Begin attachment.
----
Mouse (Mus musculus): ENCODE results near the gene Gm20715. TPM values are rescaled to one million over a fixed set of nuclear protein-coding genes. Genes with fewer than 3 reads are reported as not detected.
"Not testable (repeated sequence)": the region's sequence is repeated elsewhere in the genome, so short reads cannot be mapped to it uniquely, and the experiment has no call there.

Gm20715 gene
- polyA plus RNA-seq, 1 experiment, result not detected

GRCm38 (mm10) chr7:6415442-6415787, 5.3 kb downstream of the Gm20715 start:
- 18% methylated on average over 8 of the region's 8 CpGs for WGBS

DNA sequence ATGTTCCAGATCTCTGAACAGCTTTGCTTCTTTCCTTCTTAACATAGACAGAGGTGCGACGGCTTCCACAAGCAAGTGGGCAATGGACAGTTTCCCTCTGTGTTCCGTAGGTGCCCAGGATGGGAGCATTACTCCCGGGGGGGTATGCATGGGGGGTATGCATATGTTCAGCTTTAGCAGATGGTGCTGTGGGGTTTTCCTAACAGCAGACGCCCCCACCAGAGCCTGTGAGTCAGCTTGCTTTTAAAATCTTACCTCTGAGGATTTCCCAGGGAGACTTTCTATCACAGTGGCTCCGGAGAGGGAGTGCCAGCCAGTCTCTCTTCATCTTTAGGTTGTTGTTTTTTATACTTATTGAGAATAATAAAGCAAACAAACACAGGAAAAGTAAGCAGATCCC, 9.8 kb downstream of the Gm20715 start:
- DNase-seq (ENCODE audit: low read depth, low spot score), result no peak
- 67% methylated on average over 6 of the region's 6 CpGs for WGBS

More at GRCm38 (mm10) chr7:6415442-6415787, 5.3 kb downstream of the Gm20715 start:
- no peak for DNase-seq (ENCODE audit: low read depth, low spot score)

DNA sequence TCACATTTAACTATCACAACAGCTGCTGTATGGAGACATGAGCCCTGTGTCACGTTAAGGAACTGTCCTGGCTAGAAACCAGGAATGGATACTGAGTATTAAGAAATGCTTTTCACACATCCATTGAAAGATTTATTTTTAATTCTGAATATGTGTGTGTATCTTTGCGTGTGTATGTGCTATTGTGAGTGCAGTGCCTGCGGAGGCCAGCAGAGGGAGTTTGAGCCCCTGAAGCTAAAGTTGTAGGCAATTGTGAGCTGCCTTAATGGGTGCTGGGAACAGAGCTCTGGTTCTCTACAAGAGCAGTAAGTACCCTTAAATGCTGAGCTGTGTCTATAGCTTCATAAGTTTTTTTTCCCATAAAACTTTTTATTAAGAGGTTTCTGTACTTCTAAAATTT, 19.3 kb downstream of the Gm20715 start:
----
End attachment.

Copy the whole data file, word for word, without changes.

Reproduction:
Mouse (Mus musculus): ENCODE results near the gene Gm20715. TPM values are rescaled to one million over a fixed set of nuclear protein-coding genes. Genes with fewer than 3 reads are reported as not detected.
"Not testable (repeated sequence)": the region's sequence is repeated elsewhere in the genome, so short reads cannot be mapped to it uniquely, and the experiment has no call there.

Gm20715 gene
- polyA plus RNA-seq, 1 experiment, result not detected

GRCm38 (mm10) chr7:6415442-6415787, 5.3 kb downstream of the Gm20715 start:
- 18% methylated on average over 8 of the region's 8 CpGs for WGBS

DNA sequence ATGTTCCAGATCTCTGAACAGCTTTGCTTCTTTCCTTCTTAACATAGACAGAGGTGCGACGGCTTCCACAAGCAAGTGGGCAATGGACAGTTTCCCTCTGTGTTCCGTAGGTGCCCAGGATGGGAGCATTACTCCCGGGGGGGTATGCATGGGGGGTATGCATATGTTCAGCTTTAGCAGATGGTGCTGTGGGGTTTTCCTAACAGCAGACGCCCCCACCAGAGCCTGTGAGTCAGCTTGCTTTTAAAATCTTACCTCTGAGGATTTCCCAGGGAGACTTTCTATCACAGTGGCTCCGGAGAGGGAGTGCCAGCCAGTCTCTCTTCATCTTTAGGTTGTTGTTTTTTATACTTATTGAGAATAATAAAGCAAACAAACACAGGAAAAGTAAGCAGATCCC, 9.8 kb downstream of the Gm20715 start:
- DNase-seq (ENCODE audit: low read depth, low spot score), result no peak
- 67% methylated on average over 6 of the region's 6 CpGs for WGBS

More at GRCm38 (mm10) chr7:6415442-6415787, 5.3 kb downstream of the Gm20715 start:
- no peak for DNase-seq (ENCODE audit: low read depth, low spot score)

DNA sequence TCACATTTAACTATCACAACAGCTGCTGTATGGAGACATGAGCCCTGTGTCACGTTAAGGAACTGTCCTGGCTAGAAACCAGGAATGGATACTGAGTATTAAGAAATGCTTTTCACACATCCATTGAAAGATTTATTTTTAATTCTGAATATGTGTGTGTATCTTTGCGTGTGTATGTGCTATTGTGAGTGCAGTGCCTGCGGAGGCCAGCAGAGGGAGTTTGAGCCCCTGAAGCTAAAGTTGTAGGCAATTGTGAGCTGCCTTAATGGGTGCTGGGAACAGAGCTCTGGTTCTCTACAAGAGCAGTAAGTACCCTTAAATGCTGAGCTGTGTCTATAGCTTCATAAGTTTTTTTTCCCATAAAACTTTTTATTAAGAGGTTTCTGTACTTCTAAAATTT, 19.3 kb downstream of the Gm20715 start: